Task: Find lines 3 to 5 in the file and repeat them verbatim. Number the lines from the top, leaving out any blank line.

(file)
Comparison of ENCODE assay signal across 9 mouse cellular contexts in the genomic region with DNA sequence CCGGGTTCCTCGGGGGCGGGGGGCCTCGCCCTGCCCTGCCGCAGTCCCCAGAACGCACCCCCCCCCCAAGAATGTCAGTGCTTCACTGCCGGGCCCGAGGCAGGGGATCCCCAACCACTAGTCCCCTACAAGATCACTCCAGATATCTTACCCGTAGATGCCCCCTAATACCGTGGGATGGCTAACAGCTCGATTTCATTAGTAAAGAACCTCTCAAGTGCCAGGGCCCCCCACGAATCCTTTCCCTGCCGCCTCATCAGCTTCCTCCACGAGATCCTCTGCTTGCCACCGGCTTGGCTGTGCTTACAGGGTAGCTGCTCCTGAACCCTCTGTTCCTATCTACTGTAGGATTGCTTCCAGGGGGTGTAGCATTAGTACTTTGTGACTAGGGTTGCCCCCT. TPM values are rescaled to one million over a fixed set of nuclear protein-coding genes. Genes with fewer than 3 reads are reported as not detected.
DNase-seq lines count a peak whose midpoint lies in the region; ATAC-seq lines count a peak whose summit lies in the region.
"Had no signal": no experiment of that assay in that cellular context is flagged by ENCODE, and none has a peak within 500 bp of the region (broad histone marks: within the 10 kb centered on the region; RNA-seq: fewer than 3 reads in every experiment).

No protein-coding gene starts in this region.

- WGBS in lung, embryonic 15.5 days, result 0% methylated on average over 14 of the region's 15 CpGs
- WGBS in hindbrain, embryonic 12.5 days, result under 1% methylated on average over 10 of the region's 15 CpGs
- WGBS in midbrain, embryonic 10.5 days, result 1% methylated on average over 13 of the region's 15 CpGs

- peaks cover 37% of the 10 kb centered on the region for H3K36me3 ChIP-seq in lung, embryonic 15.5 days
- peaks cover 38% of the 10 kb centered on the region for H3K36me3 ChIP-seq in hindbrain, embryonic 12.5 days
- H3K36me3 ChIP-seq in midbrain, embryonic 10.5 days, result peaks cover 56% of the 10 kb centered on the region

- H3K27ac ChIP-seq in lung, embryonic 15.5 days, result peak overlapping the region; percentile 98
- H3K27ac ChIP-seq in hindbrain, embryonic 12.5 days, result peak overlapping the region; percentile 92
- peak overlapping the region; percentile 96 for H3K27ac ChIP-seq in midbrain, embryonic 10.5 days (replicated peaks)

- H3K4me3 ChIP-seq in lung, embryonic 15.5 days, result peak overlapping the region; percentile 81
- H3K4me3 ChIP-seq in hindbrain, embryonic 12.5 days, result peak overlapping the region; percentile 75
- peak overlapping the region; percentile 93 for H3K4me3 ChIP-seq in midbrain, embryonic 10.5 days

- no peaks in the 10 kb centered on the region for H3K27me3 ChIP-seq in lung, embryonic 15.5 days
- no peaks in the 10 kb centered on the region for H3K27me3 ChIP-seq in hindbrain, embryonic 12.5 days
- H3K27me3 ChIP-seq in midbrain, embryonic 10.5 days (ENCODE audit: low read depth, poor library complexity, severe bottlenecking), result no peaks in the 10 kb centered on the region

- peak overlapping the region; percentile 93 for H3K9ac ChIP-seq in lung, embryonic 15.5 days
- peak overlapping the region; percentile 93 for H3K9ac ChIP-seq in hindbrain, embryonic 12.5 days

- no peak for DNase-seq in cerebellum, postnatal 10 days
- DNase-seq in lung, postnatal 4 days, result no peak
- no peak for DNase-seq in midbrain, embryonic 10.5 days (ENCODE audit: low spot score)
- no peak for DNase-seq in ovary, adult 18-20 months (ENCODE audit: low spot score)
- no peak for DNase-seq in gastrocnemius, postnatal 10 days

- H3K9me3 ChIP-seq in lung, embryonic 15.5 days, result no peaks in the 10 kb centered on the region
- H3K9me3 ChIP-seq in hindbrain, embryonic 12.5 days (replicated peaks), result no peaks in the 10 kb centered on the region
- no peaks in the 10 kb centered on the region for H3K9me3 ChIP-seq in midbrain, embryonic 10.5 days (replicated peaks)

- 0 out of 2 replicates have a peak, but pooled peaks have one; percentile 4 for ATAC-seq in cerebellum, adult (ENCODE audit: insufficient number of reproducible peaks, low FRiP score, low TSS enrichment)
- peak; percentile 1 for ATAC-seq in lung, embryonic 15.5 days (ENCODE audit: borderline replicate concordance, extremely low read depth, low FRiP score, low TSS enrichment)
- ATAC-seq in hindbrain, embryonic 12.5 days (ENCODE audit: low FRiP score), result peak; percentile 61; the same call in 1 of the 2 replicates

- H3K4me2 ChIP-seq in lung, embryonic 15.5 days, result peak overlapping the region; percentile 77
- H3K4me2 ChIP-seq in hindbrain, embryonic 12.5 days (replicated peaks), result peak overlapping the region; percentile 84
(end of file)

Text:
"Had no signal": no experiment of that assay in that cellular context is flagged by ENCODE, and none has a peak within 500 bp of the region (broad histone marks: within the 10 kb centered on the region; RNA-seq: fewer than 3 reads in every experiment).

No protein-coding gene starts in this region.

- WGBS in lung, embryonic 15.5 days, result 0% methylated on average over 14 of the region's 15 CpGs